Epicotyl Dormancy in Viburnum Acerifolium (Caprifoliaceae)
Hidayati, Siti N., Baskin, Jerry M., Baskin, Carol C., The American Midland Naturalist
Seeds (true seed plus endocarp) of Viburnum arerifolium have underdeveloped linear embryos and deep simple epicotyl morphophysiological dormancy. Seeds mature and are dispersed in autumn, and radicles and epicotyls emerge the following autumn and late autumn-winter, respectively. Embryos in seeds incubated at 25/15 C became fully elongated in 16 wk, whereas those incubated at 5 C hardly grew at all. The optimum continuous temperature regime for both rate and percentage of radicle emergence was 25/15 C. At this regime, however, >20 wk were required for radicles to emerge in a high percentage of the seeds. GA^sub 3^ had little or no effect on radicle emergence. In seeds subjected to a winter [arrow right] spring [arrow right] summer [arrow right] autumn temperature regime in controlled environments, radicles emerged in autumn in the 20/10 [arrow right] 15/6 C portions of the sequence. In those subjected only to the summer [arrow right] autumn portions of the sequence, radicles also emerged in autumn at 20/ 10 [arrow right] 15/6 C. Thus, in nature, the cold winter season has no effect on dormancy-break. Radicles of seeds planted in a nonheated greenhouse in November 1998 emerged in October 1999, when mean maximum and minimum temperatures were about 19 and 9 C, respectively. The optimum continuous temperature regime for both rate and percentage of epicotyl emergence was 15/6 C. For seeds planted in the nonheated greenhouse in November 1998, rate of epicotyl emergence peaked in early January 2000, when mean maximum and minimum temperatures were about 10 and 5 C, respectively.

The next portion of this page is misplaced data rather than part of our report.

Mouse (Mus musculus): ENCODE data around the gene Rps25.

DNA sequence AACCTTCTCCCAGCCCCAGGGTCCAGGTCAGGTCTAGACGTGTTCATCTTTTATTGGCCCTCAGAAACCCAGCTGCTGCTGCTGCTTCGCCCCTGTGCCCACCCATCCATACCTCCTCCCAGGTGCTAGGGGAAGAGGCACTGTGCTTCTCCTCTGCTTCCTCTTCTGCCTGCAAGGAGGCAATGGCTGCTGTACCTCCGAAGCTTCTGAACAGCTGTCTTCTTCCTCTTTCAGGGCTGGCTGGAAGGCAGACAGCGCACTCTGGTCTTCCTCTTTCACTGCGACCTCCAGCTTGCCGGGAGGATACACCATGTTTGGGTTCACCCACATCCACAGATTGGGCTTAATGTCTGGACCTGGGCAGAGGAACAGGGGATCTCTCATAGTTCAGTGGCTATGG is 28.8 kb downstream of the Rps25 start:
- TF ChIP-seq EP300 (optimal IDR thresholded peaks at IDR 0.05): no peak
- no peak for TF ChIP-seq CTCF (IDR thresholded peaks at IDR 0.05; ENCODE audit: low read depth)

Many plant species, including those of the Caprifoliaceae, have underdeveloped embryos (Martin, 1946), and embryo growth must occur prior to radicle emergence (Baskin and Baskin, 1998; Hidayati, 2000). Underdeveloped embryos are either rudimentary (globular to oval-oblong) or linear (several times longer than broad) (Martin, 1946), and they may be dormant or nondormant at the time of seed maturity. If embryo growth and radicle and shoot emergence are completed at suitable incubation temperatures on a moist substrate in about 30 d, without a dormancy-breaking pretreatment, seeds have morphological dormancy (MD) (Nikolaeva, 1977; Baskin and Baskin, 1998, 2004). However, if embryos do not grow when seeds are placed under temperature, light, moisture and oxygen conditions that generally are favorable for germination, they also have physiological dormancy (PD). PD is broken while seeds are subjected to a specific regime of environmental conditions which, in nature, simply may occur with the passage of time, and embryo growth occurs either during or after PD is broken (Nikolaeva, 1969; Baskin and Baskin, 1998). seeds with underdeveloped physiologically dormant embryos have morphophysiological dormancy (MPD). This kind of dormancy requires a dormancy-breaking pretreatment such as exposure to moist cold (0-10 C) and/or to moist warm (≥15 C) temperature regimes before the seeds can germinate (Nikolaeva, 1969, 1977).
Eight kinds of MPD have been distinguished based on: (1) temperatures required to break dormancy, (2) temperatures required for embryo growth and (3) whether GA^sub 3^ overcomes dormancy (Nikolaeva, 1977; Baskin and Baskin, 1998, 2004). These eight kinds of MPD can be divided into two categories: (1) relatively high temperatures (≥15 C) are required for embryo growth in seeds with simple MPD and (2) low temperatures (0-10 C) are required for growth in those with complex MPD. The kinds of MPD can be subdivided further depending on the level of physiological dormancy: nondeep, intermediate and deep (Nikolaeva, 1977; Baskin and Baskin, 1998, 2004). Deep simple epicotyl MPD, generally referred to as "epicotyl dormancy," is one of the eight kinds of MPD (Nikolaeva, 1977; Baskin and Baskin, 1998, 2004). seeds with epicotyl dormancy produce a root at warm temperatures, but shoots do not grow until after the seeds with emerged roots have been exposed to a period of cold (0-10 C) temperatures (Barton, 1933). …